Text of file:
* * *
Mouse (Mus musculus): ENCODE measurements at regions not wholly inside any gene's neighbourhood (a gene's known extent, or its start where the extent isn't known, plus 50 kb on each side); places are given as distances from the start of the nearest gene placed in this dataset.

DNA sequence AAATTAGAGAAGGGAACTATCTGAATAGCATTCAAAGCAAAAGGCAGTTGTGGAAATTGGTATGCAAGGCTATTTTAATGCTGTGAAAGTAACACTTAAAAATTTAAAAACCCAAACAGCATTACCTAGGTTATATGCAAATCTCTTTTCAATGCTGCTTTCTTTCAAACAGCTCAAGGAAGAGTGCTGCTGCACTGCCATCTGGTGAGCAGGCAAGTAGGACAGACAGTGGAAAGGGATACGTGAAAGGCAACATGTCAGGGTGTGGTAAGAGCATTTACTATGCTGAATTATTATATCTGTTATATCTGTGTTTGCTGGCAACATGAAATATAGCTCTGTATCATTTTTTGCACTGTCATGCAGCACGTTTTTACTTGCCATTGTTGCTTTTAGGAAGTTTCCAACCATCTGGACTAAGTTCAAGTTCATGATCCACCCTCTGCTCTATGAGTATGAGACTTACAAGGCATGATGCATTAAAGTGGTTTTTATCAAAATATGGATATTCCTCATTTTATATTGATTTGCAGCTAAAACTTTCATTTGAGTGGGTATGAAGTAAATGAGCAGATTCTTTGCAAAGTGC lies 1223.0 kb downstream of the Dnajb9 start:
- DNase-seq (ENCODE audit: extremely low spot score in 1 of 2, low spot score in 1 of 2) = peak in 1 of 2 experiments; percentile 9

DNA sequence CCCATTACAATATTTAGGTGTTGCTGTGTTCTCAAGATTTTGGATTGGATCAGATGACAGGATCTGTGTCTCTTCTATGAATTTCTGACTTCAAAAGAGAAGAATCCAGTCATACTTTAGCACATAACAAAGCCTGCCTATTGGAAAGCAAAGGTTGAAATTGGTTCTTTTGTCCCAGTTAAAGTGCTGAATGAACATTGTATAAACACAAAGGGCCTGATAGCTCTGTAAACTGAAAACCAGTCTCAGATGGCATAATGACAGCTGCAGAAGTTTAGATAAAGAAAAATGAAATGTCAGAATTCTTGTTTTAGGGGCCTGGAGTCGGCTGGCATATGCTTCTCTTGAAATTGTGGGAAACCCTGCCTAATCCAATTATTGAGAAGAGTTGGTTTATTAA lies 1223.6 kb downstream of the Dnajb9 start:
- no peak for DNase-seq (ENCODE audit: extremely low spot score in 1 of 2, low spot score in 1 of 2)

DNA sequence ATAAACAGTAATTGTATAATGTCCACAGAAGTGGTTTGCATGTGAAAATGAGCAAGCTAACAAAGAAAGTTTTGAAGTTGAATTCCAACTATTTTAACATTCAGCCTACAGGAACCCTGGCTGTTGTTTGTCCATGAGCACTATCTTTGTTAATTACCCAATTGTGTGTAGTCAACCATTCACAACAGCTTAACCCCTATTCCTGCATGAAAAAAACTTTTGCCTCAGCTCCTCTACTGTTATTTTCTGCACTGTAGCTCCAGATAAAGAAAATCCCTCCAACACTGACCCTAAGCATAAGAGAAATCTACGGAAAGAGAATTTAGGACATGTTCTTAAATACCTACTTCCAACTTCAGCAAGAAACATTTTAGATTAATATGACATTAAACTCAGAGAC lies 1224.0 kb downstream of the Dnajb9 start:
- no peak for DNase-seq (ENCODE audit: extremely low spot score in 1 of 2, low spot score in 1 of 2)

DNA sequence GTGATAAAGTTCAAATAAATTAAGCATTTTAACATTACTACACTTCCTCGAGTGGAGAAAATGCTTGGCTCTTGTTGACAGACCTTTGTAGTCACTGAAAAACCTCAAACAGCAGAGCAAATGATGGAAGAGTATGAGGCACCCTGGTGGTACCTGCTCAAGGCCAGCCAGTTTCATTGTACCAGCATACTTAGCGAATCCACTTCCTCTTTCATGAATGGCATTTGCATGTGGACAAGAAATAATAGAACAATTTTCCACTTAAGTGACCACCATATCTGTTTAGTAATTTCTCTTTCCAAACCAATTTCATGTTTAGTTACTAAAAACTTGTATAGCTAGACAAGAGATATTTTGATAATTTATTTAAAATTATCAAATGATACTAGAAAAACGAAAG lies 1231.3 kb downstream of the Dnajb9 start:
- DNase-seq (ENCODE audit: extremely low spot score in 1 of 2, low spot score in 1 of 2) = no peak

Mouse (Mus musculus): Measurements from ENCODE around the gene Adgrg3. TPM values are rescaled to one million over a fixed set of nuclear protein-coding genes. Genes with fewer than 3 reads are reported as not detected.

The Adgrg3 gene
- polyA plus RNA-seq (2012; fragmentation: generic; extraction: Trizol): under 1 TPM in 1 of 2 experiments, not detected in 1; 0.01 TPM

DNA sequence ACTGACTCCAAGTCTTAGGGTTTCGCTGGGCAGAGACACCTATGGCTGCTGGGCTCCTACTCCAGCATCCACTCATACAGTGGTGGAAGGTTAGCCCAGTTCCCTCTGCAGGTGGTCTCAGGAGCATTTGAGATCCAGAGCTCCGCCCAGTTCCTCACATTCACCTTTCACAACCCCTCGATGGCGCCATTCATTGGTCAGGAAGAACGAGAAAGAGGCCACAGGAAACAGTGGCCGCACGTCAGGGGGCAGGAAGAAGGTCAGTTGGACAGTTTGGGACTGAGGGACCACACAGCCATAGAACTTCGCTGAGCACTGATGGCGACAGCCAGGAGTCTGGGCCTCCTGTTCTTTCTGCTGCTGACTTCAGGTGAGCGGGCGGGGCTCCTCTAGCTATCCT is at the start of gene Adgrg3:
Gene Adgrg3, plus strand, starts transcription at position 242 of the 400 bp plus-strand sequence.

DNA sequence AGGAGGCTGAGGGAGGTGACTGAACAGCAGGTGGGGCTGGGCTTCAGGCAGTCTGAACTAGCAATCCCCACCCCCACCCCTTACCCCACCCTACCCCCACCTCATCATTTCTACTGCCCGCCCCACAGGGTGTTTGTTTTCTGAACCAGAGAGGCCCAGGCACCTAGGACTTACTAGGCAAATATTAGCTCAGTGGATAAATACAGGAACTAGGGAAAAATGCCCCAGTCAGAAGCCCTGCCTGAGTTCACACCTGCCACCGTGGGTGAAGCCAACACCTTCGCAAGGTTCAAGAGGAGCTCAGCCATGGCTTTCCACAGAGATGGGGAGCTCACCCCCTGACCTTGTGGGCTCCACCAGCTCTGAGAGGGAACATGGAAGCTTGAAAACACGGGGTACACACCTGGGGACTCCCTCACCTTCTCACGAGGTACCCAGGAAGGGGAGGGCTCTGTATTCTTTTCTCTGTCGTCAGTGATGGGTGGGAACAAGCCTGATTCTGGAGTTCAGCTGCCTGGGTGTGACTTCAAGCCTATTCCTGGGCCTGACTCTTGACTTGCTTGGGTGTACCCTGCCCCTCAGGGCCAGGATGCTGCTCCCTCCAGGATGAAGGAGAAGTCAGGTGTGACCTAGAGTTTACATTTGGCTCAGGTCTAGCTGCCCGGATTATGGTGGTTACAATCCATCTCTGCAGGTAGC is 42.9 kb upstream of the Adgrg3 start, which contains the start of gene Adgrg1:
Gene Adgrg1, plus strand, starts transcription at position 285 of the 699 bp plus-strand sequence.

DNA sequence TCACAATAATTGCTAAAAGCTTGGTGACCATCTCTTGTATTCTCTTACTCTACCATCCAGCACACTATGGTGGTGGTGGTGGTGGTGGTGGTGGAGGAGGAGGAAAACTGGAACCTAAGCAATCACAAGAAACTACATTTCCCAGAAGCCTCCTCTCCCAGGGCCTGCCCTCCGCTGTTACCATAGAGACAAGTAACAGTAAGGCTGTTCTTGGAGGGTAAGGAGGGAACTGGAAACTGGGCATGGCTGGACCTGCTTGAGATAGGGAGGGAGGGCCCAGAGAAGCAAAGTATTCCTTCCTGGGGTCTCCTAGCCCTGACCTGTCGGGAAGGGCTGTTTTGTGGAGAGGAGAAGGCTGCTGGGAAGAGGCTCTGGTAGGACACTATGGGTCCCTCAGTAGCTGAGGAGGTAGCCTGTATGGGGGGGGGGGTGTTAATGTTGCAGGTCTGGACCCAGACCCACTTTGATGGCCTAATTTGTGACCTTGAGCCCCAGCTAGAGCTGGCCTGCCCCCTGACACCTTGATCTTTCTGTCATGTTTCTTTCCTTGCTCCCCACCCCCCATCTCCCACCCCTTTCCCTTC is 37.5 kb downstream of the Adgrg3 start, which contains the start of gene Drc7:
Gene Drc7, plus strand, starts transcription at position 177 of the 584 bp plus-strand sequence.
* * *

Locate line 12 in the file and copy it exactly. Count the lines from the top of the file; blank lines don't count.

- polyA plus RNA-seq (2012; fragmentation: generic; extraction: Trizol): under 1 TPM in 1 of 2 experiments, not detected in 1; 0.01 TPM